Here are some of the important updates from CancerNetwork last week you might have missed in the world of oncology, featuring novel combinations for triple-negative breast cancer, genetic testing for gastrointestinal malignancies, and the FDA approval of belumosudil for chronic graft-versus-host disease.
Each Monday, CancerNetwork® highlights the most important content from the previous week in oncology news.
This week, some of the focus is on treatment for triple-negative breast cancer, with research on leronlimab plus carboplatin showing a survival benefit, while the KEYNOTE-522 study showed an event-free survival improvement. Other updates include a comparison of GOZILA and COLOMATE studies for patients who have gastrointestinal malignancies and the FDA approval of belumosudil for those with chronic graft-versus-host disease.
Patients who were given leronlimab—a CCR5 antagonist designed to target multiple therapeutic markers—with carboplatin experienced a 72% decrease in cancer-associated macrophage-like cells after 30 days on the treatment. Investigators linked the decrease in cancer-associated macrophage-like cells to a 300% increase in mean progression-free survival, as well as a 450% increase in 12-month overall survival. Additionally, circulating tumor cells have appeared to be related to slowing progression and lower mortality.
Circulating tumor DNA (ctDNA)-based next-generation sequencing (NGS) assays have advantages over classic tissue-based analyses because of their low invasiveness and availability of repeated sampling. Because of the low incidence of target gene alterations such as HER2 or BRAF V600E in gastrointestinal cancers, very large screening platforms are needed to develop genome-based clinical trials.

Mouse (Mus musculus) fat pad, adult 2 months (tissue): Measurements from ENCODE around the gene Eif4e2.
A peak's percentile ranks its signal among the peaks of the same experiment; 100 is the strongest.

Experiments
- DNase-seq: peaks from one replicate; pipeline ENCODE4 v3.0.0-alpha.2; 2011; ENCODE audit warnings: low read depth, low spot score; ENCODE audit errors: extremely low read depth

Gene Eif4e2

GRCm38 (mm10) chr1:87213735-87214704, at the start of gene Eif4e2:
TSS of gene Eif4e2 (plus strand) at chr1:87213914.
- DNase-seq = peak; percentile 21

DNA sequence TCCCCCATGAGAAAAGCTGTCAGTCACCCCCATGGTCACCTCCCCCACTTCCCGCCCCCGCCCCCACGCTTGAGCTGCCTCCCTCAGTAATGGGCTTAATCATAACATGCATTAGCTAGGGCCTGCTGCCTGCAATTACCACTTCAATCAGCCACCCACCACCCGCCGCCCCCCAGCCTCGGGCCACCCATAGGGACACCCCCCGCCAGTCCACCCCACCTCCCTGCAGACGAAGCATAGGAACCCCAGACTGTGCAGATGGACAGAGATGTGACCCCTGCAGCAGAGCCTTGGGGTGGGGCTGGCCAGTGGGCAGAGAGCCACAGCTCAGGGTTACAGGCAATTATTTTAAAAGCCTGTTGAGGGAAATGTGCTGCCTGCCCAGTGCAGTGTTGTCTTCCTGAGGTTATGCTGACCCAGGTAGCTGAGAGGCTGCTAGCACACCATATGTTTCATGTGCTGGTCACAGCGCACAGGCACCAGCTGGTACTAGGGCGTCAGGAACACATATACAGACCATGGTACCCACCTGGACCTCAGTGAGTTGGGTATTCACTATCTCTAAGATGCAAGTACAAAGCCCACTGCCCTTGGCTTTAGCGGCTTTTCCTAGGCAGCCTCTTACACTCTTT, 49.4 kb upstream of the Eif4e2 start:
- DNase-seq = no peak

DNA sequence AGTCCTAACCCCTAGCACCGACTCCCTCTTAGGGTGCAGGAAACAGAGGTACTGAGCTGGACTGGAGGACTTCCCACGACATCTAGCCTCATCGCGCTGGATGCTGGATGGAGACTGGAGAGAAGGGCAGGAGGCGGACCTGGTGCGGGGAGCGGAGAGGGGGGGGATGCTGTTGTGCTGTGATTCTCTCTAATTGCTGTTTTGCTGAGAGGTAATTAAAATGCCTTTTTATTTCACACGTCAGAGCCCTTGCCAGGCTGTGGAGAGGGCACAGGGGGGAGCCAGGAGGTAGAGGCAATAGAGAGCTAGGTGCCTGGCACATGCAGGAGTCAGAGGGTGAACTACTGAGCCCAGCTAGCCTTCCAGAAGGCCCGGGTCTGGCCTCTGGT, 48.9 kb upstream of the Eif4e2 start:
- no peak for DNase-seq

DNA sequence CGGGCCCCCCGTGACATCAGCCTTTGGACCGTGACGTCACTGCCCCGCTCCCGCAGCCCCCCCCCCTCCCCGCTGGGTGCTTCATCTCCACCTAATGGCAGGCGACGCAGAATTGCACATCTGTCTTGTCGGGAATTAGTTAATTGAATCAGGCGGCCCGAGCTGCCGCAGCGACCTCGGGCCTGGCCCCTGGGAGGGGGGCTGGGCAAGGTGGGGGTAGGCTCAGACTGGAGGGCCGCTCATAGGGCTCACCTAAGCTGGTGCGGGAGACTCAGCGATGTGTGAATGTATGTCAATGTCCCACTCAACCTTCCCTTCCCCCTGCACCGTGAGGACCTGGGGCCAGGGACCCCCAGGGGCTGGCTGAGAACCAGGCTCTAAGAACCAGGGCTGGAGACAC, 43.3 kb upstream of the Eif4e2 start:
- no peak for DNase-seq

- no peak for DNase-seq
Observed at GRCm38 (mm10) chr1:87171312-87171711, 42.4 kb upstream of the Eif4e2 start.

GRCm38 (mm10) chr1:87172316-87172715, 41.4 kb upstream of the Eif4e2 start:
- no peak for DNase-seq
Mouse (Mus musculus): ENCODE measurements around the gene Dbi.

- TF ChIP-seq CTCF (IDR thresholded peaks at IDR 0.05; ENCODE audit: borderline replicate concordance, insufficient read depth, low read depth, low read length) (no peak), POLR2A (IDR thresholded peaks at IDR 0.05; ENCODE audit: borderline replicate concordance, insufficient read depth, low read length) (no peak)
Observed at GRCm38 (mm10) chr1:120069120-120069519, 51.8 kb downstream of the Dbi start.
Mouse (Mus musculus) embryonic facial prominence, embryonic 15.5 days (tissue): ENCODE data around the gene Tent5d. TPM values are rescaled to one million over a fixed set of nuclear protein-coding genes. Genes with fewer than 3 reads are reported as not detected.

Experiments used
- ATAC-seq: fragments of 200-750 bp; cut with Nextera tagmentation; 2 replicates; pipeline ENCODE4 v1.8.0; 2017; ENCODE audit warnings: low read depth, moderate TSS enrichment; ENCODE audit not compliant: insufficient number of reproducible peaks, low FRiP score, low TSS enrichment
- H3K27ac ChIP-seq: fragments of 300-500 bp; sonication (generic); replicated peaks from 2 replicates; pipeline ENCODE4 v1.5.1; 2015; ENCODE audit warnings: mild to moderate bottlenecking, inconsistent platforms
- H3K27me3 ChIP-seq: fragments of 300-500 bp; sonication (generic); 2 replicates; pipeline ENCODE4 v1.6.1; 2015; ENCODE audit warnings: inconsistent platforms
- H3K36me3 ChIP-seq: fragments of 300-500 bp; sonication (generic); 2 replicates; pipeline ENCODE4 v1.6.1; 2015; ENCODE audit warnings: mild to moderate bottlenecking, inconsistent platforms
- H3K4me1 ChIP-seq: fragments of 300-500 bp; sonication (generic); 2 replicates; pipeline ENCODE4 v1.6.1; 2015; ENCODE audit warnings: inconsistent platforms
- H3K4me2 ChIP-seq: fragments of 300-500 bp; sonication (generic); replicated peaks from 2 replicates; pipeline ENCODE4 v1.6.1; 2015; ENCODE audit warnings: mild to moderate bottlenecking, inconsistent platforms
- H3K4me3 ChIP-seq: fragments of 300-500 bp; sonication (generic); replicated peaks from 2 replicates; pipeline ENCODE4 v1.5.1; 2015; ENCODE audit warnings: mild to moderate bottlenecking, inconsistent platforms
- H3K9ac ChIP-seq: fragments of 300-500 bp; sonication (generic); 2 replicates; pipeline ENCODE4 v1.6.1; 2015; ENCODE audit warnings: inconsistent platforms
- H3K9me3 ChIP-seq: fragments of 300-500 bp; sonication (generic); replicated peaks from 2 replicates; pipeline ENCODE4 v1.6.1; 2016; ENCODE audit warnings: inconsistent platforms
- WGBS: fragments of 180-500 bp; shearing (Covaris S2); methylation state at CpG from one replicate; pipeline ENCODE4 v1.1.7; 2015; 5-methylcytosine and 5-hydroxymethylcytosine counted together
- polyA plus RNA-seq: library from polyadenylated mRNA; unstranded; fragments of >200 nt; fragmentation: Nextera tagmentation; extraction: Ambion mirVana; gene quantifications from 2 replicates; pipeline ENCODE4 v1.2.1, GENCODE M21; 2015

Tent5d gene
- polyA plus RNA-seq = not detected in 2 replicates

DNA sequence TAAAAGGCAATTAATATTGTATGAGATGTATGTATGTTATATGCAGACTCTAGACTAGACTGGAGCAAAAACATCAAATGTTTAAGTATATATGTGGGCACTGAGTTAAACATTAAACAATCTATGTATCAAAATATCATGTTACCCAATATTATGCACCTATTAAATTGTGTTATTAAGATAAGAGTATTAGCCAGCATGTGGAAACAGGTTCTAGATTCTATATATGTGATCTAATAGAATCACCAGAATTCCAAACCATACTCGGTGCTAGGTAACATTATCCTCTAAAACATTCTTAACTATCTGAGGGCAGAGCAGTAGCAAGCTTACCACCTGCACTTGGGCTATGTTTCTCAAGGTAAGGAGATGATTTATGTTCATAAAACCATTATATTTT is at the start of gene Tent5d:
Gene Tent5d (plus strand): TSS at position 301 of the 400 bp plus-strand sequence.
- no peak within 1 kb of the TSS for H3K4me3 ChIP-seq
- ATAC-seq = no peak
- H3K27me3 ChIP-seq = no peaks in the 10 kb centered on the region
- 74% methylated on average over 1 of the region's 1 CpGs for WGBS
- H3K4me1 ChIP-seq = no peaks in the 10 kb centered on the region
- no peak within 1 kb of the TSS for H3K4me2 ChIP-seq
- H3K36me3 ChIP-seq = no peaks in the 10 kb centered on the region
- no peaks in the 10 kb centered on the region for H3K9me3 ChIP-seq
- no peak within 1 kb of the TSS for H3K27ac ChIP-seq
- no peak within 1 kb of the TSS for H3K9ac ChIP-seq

For those reasons, ctDNA-based screening studies are being actively conducted; among them are the GOZILA (Guardant Originates in Zipangu Liquid biopsy Arrival) study in Japan and the COLOMATE (COlorectal Cancer Liquid BiOpsy Screening Protocol for Molecularly Assigned ThErapy) study in the United States.
Investigators examined neoadjuvant pembrolizumab plus chemotherapy followed by single agent pembrolizumab in the adjuvant setting compared with the neoadjuvant chemotherapy and adjuvant placebo. The phase 3 trial represents the first time an anti–PD-1 therapy has yielded a statistically significant event-free survival result in this patient population.
At the 3-year follow-up, 84.5% patients in the pembrolizumab group were alive and did not experience an event compared with 76.8% of patients in the placebo group.
At the 2021 American Society of Clinical Oncology Annual Meeting, CancerNetwork® spoke with Edmund Qiao, a fourth-year medical student from University of California San Diego and lead author of a study about prostate cancer prevention in African American men.
This approval follows a priority review for the new drug application (NDA) that was granted back in November for the Rho-associated coiled-coil kinase 2 (ROCK2) inhibitor. The submission of the NDA was supported by data from the phase 2 ROCKstar (KD025-213) trial (NCT03640481) of belumosudil at 200 mg daily or twice daily in patients with previously treated cGVHD.